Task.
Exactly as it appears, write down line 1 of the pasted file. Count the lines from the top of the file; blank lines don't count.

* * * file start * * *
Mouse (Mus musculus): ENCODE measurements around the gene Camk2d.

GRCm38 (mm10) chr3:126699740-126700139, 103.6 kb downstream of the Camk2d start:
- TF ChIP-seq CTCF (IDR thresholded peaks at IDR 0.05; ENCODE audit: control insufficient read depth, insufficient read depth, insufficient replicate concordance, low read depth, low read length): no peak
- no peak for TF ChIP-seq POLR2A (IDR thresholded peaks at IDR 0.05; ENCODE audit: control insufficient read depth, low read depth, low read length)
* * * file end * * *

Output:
Mouse (Mus musculus): ENCODE measurements around the gene Camk2d.